U.S. air quality is slipping after years of improvement | TribLIVE.com
Health

U.S. air quality is slipping after years of improvement

Associated Press
1309218_web1_1309218-cd1440458fb34f899e60e05644042929
AP
People wear masks while walking through the Financial District in the smoke-filled air in San Francisco, as authorities issued an unhealthy air quality alert for parts of the San Francisco Bay Area as smoke from a massive wildfire drifts south. In 2017 and 2018, the nation had more polluted air days than just a few years earlier, federal data shows. While it remains unclear whether this is the beginning of a trend, health experts say it’s a troubling development.
1309218_web1_AP19168762954766
AP
This file photo from July 14, 2010 shows smoke pouring from the United States Steel Corp.’s Clairton Coke Works in Clairton, Pa. A fire at U.S. Steel’s massive coke plant outside Pittsburgh knocked a key pollution control system offline Monday, June 17, 2019. It triggered a health warning as officials monitored the air around the plant for signs of a release of toxic sulfur dioxide. It was the second fire since December at the coke works, the largest facility of its kind in the United States. The plant turns coal into coke, one of the raw materials of steel.
1309218_web1_1309218-621f92409ef448f5b79316c22e996bbf
AP
This combination of Dec. 13 and 17, 2018 photos shows the Utah State Capitol during clear and an inversion day in Salt Lake City. Inversions hover over Salt Lake City as cold, stagnant air settles in the bowl-shaped mountain basins, trapping tailpipe and other emissions that have no way of escaping to create a brown, murky haze the engulfs the metro area. After decades of getting ever cleaner, America’s air quality seems to be stagnating. In 2017 and 2018, the nation had more polluted air days than just a few years earlier, federal data shows. While it remains unclear whether this is the beginning of a trend, health experts say it’s a troubling development.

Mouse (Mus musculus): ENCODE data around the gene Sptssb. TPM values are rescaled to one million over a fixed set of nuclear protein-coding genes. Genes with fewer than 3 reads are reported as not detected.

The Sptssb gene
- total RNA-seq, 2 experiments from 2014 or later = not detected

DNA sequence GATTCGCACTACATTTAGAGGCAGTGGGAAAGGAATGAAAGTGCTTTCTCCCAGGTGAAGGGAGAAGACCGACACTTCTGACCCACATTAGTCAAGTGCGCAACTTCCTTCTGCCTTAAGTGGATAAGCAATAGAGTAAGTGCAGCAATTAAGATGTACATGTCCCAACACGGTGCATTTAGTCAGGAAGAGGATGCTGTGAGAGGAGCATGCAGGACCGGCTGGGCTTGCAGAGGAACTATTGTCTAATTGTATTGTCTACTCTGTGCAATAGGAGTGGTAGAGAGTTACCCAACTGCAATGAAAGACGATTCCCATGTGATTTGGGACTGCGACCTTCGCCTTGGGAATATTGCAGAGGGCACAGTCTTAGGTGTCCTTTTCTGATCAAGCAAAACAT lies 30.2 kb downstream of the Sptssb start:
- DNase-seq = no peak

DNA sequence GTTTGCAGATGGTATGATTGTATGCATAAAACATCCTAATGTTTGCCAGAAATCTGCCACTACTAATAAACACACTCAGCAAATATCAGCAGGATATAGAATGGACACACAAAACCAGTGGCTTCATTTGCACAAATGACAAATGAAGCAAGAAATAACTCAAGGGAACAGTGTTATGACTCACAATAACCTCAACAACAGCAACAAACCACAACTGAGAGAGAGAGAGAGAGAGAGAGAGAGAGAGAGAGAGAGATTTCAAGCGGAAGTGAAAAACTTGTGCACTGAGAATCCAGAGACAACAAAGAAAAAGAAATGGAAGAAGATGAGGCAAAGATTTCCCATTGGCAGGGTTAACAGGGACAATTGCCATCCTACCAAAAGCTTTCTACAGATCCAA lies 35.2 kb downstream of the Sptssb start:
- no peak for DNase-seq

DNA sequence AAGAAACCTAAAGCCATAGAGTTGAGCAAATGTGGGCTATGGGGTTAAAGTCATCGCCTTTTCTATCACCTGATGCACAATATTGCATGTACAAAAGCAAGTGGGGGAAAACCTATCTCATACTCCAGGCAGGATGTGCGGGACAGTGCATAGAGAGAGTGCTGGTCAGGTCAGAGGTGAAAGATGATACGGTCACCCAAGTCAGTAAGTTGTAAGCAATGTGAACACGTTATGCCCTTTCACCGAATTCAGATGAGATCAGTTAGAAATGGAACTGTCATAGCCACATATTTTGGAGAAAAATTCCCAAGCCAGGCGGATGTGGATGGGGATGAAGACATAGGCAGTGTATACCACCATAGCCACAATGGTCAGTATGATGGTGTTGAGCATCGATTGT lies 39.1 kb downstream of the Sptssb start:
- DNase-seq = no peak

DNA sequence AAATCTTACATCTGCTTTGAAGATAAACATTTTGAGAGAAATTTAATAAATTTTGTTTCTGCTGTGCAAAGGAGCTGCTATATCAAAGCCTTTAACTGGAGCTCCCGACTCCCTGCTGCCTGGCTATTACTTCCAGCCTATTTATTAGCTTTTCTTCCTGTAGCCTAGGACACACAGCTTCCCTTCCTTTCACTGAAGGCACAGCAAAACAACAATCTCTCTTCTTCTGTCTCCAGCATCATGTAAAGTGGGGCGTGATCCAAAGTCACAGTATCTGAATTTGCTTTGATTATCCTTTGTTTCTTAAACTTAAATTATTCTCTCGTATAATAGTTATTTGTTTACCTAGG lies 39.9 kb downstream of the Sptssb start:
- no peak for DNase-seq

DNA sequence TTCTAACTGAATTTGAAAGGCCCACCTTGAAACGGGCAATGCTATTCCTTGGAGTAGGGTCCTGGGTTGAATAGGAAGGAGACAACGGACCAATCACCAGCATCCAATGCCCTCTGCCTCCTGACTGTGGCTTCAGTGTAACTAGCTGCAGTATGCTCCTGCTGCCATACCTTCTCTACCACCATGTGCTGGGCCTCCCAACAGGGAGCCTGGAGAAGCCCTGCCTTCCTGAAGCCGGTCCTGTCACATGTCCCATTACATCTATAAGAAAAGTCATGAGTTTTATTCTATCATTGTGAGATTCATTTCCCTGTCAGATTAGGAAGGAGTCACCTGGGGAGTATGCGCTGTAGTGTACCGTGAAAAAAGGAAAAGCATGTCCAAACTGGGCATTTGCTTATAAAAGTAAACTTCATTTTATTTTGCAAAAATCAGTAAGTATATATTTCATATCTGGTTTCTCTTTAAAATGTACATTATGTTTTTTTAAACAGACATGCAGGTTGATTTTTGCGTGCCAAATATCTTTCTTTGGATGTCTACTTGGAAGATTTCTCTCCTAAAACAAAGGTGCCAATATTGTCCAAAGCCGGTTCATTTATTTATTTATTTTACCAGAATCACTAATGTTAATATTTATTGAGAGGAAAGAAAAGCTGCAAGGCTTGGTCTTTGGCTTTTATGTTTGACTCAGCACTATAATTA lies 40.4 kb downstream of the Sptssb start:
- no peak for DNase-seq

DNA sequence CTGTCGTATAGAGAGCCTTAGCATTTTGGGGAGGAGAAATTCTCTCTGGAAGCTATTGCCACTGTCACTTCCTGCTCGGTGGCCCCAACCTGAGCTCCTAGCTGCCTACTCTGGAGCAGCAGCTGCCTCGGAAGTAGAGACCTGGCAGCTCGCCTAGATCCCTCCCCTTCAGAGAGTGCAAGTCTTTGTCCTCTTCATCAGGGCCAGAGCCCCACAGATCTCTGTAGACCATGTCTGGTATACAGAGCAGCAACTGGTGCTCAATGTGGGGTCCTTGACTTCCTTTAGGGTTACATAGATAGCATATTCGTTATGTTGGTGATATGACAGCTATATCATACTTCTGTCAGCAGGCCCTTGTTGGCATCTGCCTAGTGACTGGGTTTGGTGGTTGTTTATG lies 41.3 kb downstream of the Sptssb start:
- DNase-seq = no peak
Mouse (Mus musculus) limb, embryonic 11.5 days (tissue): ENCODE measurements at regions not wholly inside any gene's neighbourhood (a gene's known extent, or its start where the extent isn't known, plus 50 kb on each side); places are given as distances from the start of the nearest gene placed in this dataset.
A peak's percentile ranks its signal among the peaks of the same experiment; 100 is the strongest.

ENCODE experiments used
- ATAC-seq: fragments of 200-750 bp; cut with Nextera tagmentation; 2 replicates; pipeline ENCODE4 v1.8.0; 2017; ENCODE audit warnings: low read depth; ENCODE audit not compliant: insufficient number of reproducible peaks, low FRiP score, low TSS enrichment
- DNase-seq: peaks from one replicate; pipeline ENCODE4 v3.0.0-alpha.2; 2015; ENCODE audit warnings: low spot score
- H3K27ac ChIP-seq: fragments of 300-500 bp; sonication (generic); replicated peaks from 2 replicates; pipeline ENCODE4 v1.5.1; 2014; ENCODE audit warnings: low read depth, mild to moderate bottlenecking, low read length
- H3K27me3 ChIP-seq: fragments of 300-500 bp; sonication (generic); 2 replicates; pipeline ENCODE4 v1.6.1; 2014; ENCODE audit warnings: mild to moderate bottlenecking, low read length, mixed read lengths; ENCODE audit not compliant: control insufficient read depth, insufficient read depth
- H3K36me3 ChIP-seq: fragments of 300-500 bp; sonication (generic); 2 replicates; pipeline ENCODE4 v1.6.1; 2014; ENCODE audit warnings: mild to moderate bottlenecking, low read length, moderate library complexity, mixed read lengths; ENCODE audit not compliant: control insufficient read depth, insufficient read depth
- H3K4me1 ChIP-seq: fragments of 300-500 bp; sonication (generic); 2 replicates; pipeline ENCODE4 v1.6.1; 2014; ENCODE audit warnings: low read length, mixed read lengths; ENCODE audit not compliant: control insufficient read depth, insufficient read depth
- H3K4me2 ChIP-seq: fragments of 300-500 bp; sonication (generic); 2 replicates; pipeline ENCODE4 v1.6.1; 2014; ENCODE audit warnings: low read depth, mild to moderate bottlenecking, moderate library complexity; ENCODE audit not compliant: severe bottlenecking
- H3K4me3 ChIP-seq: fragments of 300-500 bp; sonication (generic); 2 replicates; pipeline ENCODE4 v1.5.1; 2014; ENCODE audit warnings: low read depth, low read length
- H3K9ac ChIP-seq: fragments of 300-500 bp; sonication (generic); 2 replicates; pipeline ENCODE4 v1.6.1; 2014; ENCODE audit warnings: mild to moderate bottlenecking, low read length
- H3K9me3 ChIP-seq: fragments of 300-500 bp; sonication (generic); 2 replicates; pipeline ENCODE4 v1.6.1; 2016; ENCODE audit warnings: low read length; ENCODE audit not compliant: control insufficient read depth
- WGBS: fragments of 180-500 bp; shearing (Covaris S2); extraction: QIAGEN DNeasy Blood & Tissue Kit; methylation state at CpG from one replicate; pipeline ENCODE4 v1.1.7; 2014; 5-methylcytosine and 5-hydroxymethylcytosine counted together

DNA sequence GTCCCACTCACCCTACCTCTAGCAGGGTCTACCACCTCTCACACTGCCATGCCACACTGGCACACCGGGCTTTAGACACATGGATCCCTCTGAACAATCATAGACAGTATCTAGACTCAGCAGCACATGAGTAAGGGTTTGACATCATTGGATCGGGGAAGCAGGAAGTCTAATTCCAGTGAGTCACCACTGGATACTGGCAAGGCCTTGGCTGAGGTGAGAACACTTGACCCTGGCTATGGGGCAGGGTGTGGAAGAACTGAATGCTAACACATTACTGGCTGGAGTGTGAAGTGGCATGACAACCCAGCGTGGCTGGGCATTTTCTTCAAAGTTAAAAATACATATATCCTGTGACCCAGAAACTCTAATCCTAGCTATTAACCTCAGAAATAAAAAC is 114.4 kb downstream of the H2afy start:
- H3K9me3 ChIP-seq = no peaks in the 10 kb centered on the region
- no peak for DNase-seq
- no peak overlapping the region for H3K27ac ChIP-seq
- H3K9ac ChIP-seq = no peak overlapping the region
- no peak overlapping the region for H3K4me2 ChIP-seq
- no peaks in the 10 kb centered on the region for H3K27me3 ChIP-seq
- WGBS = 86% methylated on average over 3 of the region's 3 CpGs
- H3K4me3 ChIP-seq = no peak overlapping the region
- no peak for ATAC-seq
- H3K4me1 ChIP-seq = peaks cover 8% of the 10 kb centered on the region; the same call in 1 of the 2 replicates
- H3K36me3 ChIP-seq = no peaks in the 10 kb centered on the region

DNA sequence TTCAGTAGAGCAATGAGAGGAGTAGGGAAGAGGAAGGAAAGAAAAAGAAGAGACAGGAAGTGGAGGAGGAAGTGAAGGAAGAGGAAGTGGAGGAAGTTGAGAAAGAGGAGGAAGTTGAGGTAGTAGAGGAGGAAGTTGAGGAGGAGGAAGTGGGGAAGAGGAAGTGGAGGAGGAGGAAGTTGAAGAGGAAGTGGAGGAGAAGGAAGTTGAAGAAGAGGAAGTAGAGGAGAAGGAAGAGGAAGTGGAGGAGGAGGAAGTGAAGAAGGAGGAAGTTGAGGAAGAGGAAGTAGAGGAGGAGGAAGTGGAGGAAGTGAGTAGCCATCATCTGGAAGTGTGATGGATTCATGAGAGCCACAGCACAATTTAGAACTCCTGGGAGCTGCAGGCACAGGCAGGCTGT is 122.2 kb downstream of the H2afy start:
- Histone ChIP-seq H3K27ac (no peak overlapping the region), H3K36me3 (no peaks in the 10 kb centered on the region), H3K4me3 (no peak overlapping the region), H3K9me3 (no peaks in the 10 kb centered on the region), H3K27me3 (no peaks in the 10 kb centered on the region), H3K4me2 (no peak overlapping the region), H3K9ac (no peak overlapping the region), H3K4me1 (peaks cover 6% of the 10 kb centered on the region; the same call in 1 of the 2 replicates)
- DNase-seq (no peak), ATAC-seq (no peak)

After decades of improvement, America’s air may not be getting any cleaner.

Over the last two years the nation had more polluted air days than just a few years earlier, federal data shows. While it remains unclear whether this is the beginning of a trend, health experts say it’s troubling to see air quality progress stagnate.

There were 15% more days with unhealthy air in America both last year and the year before than there were on average from 2013 through 2016, the four years when America had its fewest number of those days since at least 1980.

President Trump has repeatedly claimed just the opposite, saying earlier this month in Ireland: “We have the cleanest air in the world, in the United States, and it’s gotten better since I’m president.”

That’s not quite the case. There were noticeably more polluted air days each year in the president’s first two years in office than any of the four years before, according to new Environmental Protection Agency data analyzed by The Associated Press.

The Trump administration is expected to replace an Obama-era rule designed to limit emissions from electric power plants on Wednesday. Called the Clean Power Plan, it would have gradually phased out coal-burning power plants that emit both air pollutants and heat-trapping gases responsible for climate change.